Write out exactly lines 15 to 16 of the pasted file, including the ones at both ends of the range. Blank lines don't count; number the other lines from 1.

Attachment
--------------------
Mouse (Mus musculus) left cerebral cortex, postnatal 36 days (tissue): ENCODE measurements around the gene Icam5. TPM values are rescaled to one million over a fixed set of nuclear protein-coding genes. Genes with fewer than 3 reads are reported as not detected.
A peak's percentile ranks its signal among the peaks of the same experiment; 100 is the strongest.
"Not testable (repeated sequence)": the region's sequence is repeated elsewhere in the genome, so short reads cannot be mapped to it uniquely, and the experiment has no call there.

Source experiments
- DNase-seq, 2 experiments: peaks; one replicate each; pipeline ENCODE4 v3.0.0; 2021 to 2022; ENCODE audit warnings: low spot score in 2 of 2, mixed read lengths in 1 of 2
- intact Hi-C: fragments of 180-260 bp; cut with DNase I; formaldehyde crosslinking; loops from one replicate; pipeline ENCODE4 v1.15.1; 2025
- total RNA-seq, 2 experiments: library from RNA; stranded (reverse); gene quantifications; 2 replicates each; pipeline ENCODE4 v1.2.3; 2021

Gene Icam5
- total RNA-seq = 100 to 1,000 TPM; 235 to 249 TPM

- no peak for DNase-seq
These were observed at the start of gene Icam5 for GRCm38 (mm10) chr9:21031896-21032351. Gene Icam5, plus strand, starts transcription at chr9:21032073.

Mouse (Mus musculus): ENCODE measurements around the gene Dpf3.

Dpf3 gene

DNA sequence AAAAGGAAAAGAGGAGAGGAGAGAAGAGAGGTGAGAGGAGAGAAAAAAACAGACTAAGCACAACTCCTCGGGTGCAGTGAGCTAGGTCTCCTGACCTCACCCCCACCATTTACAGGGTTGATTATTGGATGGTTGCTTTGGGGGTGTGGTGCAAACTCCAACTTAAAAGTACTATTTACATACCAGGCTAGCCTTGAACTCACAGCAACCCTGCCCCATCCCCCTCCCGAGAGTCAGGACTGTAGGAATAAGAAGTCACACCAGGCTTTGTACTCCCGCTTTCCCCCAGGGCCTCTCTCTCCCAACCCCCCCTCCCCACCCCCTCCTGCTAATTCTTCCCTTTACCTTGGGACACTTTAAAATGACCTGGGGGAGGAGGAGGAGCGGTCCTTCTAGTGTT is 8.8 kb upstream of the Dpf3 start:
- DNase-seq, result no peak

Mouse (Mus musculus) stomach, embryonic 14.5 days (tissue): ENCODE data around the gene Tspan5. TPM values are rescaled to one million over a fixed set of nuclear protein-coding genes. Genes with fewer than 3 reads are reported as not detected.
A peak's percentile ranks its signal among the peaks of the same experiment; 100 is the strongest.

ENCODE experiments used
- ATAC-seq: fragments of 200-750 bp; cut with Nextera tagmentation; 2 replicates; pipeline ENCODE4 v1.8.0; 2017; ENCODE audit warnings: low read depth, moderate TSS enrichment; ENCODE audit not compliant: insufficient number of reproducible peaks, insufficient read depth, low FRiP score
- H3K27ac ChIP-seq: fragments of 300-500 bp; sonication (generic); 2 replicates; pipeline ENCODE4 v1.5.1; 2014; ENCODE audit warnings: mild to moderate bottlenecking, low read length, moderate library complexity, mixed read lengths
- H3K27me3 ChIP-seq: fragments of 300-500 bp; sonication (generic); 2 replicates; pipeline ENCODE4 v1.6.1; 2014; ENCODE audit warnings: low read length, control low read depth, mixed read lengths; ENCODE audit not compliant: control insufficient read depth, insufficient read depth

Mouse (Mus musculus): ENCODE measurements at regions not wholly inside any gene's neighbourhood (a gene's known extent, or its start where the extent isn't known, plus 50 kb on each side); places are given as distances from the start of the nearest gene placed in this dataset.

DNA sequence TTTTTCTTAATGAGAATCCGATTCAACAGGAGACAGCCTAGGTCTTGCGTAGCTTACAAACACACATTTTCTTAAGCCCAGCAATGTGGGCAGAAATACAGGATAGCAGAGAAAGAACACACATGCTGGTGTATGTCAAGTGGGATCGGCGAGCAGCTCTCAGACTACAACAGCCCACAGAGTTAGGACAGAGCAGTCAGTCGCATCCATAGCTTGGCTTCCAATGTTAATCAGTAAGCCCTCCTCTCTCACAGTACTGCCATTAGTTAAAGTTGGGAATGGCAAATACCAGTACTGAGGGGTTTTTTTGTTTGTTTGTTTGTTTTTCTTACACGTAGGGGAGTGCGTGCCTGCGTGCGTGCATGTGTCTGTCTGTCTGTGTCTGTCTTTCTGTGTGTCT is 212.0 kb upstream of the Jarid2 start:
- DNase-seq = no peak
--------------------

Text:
- DNase-seq, result no peak

Mouse (Mus musculus) stomach, embryonic 14.5 days (tissue): ENCODE data around the gene Tspan5. TPM values are rescaled to one million over a fixed set of nuclear protein-coding genes. Genes with fewer than 3 reads are reported as not detected.